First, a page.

Homeowners making sacrifices in tough economy?????????????????? WTF

Discussion in 'Economics' started by S2007S, Apr 13, 2010.

  1. S2007S


    Is this really true??? I cannot fathom for a second that this story is so accurate. So they cant sell their home to move to a smaller more affordable one so they cut down on expenses such as food, entertainment and clothing??????

    I don't know who they interviewed for this survey, but damn if this survey was true I don't think same store sales at nearly every major retailer would have been up these past few months, some up double digits. Movies have had some record breaking box office hits over the last 3 months with IMAX theaters actually RAISING movie prices at their theaters. What about restaurants like PF CHANGS, Brinker International which owns a handful of franchises across the United States, Cheesecake Factory, Red Robin Gourmet Burgers, MCD and YUM brands ALL AT OR NEAR 52 week highs.

    So is the homeowner really hurting when it comes to spending money, I highly doubt it, those economic numbers and forecasts are painting an entirely different picture at the moment, you can even take a look at the stock market, its showing everything is peaches and cream again. Here is a hint to all those who have to make sacrifices in this "TOUGH" economy, take all your money, everything, sell your car, borrow against your credit cards and if you can use your house as a big gigantic piggy bank like everyone was doing in 2007, do it and pour every fucking dime and penny you have straight into the stock market and just sit back and collect as much free money as you can, its a guarantee you will never have to struggle again paying the bills or eating a nice steak dinner, the stock market will wash away all those monetary problems that come your way moving forward. ITs risk free.

    Homeowners making sacrifices in tough economy

    By ADRIAN SAINZ (AP) – 14 hours ago

    MIAMI — More than two thirds of Americans who've been unable to sell their home and buy one that better fits their needs have cut back on household expenses such as food, entertainment and clothing in order to pay their mortgage, a survey released Tuesday shows.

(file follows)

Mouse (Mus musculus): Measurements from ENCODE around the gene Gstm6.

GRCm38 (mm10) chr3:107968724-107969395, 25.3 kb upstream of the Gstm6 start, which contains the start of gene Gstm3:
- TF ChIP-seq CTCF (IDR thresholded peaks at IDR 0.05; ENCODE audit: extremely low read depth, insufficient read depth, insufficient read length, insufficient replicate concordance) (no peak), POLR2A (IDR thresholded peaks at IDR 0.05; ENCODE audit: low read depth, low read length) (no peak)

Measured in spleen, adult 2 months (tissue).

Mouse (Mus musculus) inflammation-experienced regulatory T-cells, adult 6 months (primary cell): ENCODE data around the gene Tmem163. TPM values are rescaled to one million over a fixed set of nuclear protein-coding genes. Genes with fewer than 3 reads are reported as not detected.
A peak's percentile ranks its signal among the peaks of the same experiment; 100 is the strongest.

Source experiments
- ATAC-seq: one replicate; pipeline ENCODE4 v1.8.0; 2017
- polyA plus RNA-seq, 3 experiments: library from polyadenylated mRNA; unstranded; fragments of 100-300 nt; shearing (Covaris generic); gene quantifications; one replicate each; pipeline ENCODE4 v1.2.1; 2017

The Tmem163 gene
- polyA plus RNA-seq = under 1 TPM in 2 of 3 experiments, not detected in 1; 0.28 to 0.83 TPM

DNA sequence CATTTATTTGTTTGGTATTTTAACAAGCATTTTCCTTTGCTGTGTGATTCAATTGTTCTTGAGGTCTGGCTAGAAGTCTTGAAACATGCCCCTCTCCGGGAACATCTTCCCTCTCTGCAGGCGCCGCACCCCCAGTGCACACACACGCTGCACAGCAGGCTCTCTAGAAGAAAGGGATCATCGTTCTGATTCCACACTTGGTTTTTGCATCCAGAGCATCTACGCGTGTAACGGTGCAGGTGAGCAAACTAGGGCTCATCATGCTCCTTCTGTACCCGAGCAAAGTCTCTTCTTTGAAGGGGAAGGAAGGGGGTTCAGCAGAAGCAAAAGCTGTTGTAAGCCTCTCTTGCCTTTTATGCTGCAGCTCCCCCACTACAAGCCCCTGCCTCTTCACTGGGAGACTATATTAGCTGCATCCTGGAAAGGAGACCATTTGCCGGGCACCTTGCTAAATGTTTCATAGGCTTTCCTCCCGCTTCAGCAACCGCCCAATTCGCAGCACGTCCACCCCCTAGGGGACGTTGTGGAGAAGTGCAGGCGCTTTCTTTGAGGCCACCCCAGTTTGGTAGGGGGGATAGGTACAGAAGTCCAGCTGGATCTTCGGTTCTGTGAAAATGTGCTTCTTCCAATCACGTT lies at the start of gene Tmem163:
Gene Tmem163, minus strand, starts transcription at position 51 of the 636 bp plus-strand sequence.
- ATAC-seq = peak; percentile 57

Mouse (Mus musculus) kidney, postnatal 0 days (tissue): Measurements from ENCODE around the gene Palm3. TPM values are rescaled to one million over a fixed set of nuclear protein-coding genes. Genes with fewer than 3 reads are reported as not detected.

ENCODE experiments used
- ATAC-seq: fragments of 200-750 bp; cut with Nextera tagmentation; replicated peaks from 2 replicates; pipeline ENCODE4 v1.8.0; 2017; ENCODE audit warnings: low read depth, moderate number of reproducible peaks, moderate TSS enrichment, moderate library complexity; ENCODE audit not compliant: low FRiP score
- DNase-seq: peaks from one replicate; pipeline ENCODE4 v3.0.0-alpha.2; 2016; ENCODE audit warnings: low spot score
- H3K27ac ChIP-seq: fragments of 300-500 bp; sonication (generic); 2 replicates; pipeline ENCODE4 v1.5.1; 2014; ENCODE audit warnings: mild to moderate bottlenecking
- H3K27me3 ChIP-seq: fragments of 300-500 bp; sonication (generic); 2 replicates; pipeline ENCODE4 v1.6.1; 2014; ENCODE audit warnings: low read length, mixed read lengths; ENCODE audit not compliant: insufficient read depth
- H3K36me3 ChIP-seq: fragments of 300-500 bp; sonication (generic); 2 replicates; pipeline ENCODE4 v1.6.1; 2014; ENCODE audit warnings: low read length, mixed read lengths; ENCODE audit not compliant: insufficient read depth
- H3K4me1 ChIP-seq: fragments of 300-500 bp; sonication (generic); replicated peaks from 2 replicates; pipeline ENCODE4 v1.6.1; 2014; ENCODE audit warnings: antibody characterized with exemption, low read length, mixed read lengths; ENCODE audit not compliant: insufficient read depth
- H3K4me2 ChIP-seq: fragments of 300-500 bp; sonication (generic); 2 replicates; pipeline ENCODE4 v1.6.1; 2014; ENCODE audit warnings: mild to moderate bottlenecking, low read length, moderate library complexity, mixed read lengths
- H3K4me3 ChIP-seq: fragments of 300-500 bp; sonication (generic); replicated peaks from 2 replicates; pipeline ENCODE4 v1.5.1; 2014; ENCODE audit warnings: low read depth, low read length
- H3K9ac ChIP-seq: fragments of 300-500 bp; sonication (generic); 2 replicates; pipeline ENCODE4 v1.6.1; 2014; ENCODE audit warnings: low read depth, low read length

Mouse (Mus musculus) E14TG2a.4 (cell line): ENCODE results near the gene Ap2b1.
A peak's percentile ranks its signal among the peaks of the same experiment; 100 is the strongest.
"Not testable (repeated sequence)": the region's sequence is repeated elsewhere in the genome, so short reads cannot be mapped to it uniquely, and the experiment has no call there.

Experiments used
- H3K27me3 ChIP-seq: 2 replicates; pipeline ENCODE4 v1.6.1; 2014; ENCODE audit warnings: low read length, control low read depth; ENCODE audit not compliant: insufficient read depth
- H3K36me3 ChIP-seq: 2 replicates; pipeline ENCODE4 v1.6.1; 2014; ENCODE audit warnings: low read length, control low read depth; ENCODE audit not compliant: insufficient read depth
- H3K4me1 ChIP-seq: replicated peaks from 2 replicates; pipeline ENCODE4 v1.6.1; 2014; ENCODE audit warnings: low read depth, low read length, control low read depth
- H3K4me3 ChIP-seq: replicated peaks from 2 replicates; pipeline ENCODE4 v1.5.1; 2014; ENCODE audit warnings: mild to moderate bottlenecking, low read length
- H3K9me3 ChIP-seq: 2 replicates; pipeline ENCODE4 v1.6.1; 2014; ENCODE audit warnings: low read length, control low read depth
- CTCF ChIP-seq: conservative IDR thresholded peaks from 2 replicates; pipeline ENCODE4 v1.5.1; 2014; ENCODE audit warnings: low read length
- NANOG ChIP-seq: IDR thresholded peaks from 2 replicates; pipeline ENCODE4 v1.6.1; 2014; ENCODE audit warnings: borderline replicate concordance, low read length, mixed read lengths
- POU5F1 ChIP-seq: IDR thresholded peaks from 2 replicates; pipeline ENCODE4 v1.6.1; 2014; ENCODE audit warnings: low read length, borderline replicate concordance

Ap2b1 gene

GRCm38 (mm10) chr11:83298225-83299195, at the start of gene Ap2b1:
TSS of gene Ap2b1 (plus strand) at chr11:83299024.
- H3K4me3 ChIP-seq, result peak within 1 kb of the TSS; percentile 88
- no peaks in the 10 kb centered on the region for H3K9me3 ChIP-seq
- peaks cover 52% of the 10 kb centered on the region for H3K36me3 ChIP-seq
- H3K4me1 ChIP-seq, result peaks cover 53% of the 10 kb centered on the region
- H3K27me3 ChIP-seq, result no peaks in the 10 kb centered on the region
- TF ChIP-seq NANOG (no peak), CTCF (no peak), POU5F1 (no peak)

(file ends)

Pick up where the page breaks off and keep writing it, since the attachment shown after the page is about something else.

Homeowners who have fallen on financial hard times have made other sacrifices and lifestyle changes: About a third have downsized to a smaller home or delayed expanding their family as planned.

    And, a quarter of homeowners who want to sell their current home and buy another say they need to make the move in order to lower their monthly expenses due to financial problems.

    The survey, conducted for Move Inc., found wide-ranging concerns about the financial condition of homeowners in a challenging economy, but also unearthed evidence of increased demand among investors in residential real estate.

    "Concerns around employment and their overall economic situation are causing many people to wait until the economy improves before they commit to one of the largest purchases they'll most likely make in their lives," said Errol Samuelson, chief revenue officer for Move, which runs the Realtor.com and Move.com Web sites.

    A stronger housing market will be an important part of the nation's economic recovery. As home sales and prices rise, consumer optimism usually follows suit, leading homeowners to feel wealthier and make them more comfortable spending.

    Despite economic concerns, investor interest in the housing market is growing, according to the survey.

    About 17 percent of potential home buyers say they plan to purchase a home in the near future as an investment. That's three times the investor interest seen in March 2009.

    Also, investor interest in purchasing a foreclosed property to fix up and resell rose from 11.3 percent in October 2009 to 16 percent in March, a 42 percent increase.